In the News: Ancient Baths

••• The New York Post catches wind of Ancient Baths coming to 86-88 Franklin and doesn’t really have anything new to say about it—other than that it’s opening next month. Read more about it here. UPDATE: The New York website is live at ancientbathsny.com, with prices and photos that may or may not be the Tribeca location.

••• “A former executive at the National September 11 Memorial & Museum received nearly $300,000 in severance pay when she left in 2010. […] Joan Gerner was among four executives with the non-for-profit who received compensation over $300,000.” That’s a lot of pennies. —Wall Street Journal

••• “The price tag for One World Trade Center, the signature skyscraper under construction at Ground Zero in New York, has risen to more than $3.8 billion, making it by far the world’s most expensive new office tower.” —Wall Street Journal

••• “Keeping residents happy during roof construction is tricky at the best of times, especially when it is going on at night. But at least one resident of Tribeca Pointe, located at 41 River Terrace, has had enough with the project at Stuyvesant High School next door.” —Broadsheet

••• Eater asked its readers to recommend underrated restaurants, and SHO Shaun Hergatt came up a lot. I finally went a few months ago, specifically because I kept hearing how good it was. (Corton and Rosanjin also made the list.) Anyway, the “underrated” idea is interesting. What’s your idea of an underrated restaurant in the area? Despite the three restaurants mentioned above, I don’t think they need to be expensive to qualify.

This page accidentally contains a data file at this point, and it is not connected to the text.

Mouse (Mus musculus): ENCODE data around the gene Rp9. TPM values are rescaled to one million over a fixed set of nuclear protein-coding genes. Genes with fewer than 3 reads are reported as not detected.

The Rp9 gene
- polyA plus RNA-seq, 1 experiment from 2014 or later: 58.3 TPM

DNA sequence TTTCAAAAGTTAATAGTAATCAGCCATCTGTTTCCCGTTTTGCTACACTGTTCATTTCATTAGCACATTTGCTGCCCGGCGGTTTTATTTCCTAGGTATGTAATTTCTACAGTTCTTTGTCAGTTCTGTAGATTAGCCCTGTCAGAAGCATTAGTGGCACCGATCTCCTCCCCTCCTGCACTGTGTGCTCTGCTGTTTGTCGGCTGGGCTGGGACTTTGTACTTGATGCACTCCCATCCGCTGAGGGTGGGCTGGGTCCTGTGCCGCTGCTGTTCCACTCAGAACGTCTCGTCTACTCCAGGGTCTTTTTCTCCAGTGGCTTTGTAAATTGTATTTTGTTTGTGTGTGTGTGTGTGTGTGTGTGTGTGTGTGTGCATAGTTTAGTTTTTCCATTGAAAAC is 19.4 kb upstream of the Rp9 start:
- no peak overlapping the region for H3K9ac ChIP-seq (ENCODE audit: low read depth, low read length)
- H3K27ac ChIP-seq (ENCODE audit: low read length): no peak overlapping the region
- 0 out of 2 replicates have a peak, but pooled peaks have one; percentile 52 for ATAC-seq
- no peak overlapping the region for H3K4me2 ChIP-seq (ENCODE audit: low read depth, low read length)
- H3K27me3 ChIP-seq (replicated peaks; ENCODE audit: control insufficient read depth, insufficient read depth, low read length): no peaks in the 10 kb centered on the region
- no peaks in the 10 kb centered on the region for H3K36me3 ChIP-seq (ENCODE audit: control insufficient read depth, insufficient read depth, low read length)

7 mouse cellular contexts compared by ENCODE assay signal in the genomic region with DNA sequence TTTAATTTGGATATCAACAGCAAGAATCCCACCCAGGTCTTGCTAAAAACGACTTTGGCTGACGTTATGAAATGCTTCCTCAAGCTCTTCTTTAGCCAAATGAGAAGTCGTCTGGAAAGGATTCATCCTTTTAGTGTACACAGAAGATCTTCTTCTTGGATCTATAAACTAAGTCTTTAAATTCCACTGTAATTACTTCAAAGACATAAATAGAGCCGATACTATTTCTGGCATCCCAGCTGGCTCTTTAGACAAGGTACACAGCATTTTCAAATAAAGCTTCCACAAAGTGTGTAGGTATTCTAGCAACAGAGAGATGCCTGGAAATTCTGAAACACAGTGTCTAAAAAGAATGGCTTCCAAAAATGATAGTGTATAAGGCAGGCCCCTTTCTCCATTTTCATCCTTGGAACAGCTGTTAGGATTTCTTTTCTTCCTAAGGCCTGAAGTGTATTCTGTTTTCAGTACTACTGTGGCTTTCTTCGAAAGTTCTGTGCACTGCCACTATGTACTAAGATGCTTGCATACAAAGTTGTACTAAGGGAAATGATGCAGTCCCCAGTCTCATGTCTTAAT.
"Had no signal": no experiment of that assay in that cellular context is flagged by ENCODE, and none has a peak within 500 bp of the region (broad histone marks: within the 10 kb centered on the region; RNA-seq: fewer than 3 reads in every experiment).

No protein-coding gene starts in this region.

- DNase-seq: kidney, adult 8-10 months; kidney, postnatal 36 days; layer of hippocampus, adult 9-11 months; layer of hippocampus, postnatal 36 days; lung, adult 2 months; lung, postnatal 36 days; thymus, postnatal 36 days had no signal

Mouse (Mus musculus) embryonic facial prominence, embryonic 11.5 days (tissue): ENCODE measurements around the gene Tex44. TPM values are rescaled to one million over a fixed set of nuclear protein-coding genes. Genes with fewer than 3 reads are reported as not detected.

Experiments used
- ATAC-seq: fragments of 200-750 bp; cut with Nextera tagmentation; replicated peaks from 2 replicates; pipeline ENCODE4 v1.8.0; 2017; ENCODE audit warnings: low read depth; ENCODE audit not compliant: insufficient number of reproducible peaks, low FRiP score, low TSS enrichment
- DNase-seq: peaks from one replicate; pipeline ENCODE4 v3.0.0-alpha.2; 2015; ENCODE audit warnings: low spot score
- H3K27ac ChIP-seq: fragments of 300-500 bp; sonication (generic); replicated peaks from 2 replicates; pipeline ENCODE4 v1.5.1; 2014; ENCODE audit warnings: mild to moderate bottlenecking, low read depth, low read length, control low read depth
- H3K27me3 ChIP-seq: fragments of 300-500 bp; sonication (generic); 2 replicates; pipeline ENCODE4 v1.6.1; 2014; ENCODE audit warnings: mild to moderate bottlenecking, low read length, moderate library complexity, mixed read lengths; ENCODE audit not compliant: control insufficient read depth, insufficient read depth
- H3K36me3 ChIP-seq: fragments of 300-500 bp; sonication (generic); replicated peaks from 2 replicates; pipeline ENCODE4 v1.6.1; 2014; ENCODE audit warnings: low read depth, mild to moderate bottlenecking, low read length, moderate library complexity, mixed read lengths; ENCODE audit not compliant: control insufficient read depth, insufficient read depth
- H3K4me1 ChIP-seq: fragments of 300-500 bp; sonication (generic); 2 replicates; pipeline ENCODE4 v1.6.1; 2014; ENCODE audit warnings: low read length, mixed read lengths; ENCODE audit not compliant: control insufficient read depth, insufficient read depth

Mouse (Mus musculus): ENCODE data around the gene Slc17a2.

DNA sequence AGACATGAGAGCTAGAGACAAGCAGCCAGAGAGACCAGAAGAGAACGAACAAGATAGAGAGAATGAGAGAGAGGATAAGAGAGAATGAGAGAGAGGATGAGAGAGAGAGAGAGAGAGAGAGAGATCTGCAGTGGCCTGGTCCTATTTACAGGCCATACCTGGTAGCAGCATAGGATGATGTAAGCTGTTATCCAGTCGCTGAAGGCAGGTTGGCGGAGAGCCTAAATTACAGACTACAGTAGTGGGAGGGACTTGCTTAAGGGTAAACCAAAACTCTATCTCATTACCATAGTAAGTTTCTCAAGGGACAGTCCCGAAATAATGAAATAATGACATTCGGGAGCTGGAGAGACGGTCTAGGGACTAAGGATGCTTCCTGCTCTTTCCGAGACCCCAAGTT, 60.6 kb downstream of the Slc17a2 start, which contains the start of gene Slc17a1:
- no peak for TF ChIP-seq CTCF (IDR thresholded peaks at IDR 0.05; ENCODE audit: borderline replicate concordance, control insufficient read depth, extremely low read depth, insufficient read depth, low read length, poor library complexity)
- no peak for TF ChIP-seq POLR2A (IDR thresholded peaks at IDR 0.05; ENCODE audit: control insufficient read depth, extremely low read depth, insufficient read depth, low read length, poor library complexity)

••• “Think of it as Google maps, wearing beer goggles.” Beer goggles make everything (and more to the point, everyone) look better—they don’t make you see beer. “The State Liquor Authority is getting ready to launch a new interactive map, plotting each and every bar licensed in the city as well as all pending applications and violations bars have logged.” —DNAinfo

1 Comment

  1. I was one of the folks who mentioned SHO. Why? Because the food is consistently delicious and beautiful, the service very good, and the prix fixe a bargain. And because they were pretty responsive to early criticisms. Besides, as a 30-plus-year downtown resident (not Tribeca and most definitely NOT “FiDi”), I am so tired of people saying that it’s impossible to find SHO, or that it’s difficult to get to, or some such nonsense.

    Now, to answer *your* question: Taj Tribeca, on Murray Street. This is not a Sixth-Street-everything-from-the-same-pot place. Each dish is distinctly flavored, and the quality is good for the price point. That they have one of my all-time favorite Indian street foods–gol gopta (they call it something different, maybe pani poori?)–helps, too. The place has been through a lot of iterations (and names) over the years since it was Tiffin, including having a very ambitious chef (excellent but a bit too ambitious in his cooking) and being a vegetarian restaurant. As it is now, it’s one of our go-to places. When I brought a serious food friend here, having made a reservation in error when I had promised her Tamarind Tribeca, she was not the least bit unhappy. Me neither!